The United States subsidiary of the Swiss company, Sulzer Medica, one of the world's leading medical-device makers, has denied responsibility for injuries relating to faulty hip replacement implants.
The Texas-based implant manufacturer, where the defect was initially detected, Sulzer Orthopedics, had earlier accepted sole responsibility for the faulty parts.
However, lawyers for the subsidiary are now contending, in initial answers to several lawsuits, that patients and unidentified third parties are at fault for the hip implant failures.
The discovery of the defect led to a massive recall last December. Sulzer Medica is faced with lawsuits in the US for allegedly failing to warn thousands of patients about the dangers of the hip replacement implant.
So far, about 650 patients have had surgery to replace the faulty parts -- a major operation that generally requires up to three months of recovery.
Hundreds of patients are suing Sulzer for their suffering, lost wages and other hardships, while lawyers in some national court cases are seeking class-action status.
Sulzer Medica announced the voluntary recall of the implant after it found trace amounts of oil had not been cleaned from the implants during the manufacturing process at the company's Austin plant.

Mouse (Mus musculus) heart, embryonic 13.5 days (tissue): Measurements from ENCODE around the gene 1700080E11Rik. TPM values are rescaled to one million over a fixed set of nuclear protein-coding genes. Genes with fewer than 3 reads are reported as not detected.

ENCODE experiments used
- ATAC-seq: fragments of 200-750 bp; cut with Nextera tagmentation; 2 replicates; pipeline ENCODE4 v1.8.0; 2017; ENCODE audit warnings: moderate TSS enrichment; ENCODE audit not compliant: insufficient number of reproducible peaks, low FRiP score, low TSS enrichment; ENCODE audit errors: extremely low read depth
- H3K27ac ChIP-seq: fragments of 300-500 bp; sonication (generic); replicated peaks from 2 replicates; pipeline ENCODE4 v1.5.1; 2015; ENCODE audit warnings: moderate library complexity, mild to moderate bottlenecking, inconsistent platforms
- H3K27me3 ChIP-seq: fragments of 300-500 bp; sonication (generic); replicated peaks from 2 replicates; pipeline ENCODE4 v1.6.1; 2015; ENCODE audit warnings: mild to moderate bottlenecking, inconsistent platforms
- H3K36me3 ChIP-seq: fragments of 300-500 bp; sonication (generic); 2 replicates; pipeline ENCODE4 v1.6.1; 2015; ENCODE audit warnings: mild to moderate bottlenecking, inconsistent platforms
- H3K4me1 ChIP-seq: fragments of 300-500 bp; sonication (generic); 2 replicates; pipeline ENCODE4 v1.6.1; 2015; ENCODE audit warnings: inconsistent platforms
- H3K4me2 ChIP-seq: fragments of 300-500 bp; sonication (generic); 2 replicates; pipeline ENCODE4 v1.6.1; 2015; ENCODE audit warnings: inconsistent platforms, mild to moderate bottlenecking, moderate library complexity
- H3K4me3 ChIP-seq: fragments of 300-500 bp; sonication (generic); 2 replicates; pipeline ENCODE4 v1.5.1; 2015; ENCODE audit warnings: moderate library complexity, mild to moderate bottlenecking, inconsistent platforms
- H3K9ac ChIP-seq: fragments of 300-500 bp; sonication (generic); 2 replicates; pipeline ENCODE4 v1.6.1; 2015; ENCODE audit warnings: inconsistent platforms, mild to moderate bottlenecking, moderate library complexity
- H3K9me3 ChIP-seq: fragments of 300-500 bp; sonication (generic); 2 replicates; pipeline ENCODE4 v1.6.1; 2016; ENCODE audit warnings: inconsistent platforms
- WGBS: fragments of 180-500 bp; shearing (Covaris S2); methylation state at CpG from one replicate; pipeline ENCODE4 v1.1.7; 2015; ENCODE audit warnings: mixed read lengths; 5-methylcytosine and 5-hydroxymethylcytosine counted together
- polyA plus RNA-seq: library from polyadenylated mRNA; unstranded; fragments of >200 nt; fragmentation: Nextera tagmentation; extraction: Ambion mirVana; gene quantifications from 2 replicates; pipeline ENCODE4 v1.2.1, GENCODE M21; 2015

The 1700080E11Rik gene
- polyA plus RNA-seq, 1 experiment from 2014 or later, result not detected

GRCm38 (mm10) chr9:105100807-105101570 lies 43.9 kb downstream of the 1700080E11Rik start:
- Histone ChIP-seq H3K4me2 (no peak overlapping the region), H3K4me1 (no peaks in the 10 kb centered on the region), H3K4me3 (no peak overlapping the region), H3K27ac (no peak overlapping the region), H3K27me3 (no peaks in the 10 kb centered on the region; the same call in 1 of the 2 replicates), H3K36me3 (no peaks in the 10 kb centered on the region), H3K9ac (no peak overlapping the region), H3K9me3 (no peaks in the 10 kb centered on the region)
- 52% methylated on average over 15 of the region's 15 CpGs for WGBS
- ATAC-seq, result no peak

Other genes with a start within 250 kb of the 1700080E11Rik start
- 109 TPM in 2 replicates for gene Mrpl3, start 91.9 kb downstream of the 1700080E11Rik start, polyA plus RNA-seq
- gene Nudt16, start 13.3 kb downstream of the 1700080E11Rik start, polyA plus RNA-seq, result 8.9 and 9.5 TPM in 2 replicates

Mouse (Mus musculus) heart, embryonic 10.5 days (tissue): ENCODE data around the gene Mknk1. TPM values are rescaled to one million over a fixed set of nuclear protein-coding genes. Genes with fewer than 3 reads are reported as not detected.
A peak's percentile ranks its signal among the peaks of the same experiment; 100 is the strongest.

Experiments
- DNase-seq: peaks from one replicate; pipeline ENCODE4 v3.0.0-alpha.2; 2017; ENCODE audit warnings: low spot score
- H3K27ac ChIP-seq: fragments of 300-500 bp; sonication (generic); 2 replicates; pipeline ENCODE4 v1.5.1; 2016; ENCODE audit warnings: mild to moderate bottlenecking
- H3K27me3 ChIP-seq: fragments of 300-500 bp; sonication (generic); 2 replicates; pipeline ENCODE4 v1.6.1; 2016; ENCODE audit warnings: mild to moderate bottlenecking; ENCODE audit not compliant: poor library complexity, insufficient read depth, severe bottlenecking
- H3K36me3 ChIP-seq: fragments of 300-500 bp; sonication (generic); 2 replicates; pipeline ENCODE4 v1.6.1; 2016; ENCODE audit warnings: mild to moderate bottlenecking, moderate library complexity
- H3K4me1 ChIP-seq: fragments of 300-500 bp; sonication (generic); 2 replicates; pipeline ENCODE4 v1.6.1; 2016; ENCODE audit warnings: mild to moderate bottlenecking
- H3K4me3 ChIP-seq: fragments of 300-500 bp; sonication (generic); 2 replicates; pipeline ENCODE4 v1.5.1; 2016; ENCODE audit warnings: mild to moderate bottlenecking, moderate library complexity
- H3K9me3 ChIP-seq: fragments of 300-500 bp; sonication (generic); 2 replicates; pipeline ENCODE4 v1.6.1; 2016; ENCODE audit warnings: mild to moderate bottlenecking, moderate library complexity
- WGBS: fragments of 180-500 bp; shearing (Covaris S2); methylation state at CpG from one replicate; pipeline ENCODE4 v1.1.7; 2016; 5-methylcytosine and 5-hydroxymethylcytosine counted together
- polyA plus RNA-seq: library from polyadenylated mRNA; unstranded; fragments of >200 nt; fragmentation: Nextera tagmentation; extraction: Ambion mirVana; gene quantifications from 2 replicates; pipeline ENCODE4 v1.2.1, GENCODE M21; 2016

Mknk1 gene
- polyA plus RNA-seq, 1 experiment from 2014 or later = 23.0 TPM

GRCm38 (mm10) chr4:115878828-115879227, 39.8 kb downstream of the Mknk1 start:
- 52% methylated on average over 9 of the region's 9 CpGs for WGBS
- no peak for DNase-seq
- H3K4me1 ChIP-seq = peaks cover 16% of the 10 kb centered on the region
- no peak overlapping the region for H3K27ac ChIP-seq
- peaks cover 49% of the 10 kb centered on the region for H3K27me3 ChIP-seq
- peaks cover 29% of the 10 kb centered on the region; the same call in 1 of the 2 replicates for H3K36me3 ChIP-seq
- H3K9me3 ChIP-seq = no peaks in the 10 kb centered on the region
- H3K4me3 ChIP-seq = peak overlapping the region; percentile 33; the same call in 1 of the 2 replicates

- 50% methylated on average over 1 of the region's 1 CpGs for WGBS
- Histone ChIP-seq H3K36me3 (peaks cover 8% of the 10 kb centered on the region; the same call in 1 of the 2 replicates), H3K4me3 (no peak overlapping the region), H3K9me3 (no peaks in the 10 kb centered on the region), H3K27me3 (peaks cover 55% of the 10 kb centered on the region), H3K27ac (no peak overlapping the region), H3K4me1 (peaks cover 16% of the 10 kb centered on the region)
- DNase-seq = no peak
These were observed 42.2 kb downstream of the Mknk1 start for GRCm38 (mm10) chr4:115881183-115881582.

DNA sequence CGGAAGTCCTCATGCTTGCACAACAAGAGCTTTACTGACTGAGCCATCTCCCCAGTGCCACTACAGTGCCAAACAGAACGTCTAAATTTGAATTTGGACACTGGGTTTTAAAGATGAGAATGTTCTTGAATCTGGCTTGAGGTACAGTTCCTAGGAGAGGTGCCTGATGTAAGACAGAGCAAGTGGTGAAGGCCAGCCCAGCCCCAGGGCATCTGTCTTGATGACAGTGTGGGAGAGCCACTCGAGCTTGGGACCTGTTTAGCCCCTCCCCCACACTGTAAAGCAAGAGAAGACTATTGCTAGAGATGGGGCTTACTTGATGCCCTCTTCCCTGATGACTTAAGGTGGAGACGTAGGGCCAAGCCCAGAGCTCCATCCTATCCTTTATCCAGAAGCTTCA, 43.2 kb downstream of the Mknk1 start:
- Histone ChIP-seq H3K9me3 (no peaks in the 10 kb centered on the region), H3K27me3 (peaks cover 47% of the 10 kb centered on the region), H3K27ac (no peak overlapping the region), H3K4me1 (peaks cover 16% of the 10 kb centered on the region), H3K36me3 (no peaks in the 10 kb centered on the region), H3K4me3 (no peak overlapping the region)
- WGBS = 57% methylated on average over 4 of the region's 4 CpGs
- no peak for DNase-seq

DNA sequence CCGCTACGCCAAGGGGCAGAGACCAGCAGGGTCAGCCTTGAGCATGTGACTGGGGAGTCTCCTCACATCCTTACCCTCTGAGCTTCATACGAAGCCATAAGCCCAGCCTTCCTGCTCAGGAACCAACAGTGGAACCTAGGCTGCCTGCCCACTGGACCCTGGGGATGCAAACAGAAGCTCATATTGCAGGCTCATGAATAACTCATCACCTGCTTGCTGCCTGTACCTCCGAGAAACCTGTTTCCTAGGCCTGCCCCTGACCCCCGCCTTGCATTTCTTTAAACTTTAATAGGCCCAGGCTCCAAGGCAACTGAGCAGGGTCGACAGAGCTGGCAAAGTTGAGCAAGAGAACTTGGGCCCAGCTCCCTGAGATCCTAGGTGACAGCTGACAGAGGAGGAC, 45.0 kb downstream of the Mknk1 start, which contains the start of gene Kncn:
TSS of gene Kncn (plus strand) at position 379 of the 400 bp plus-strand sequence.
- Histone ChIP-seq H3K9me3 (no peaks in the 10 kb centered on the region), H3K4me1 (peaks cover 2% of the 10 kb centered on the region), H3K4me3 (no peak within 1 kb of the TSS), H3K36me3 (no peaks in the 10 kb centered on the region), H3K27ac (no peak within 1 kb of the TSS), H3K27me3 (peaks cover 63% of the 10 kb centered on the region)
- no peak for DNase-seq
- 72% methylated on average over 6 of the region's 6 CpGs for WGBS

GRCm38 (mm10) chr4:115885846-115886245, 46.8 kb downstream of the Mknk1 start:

In total, 17,500 of the recalled Inter-Op acetabular hip shells were implanted into patients. Sulzer initially estimated that a small percentage would cause problems, but some physicians are now warning that up to half of the patients, who received the implant, may need new surgery.
Swiss-based Sulzer Medica and its Texas subsidiary initially promised to pay for additional surgery resulting from the defective implants.
However, Sulzer Orthopedics' answer to a lawsuit filed by a Texas man, Verlee Fort, was a general denial - a standard Texas court practice that puts the burden of proof of any alleged wrongdoing on the plaintiff.
In a dozen affirmative defences, attorneys for Sulzer also contend the injuries were not caused by the company's acts but by third parties over whom it had no control or authority.
Fort maintains that the hip implant he received in March 2000 had to be replaced because it was defective.
A Sulzer spokesman said these types of legal arguments aren't unusual. "You list anything and everything because you don't know what the other side has," said M.J. Nicchio.
swissinfo with agencies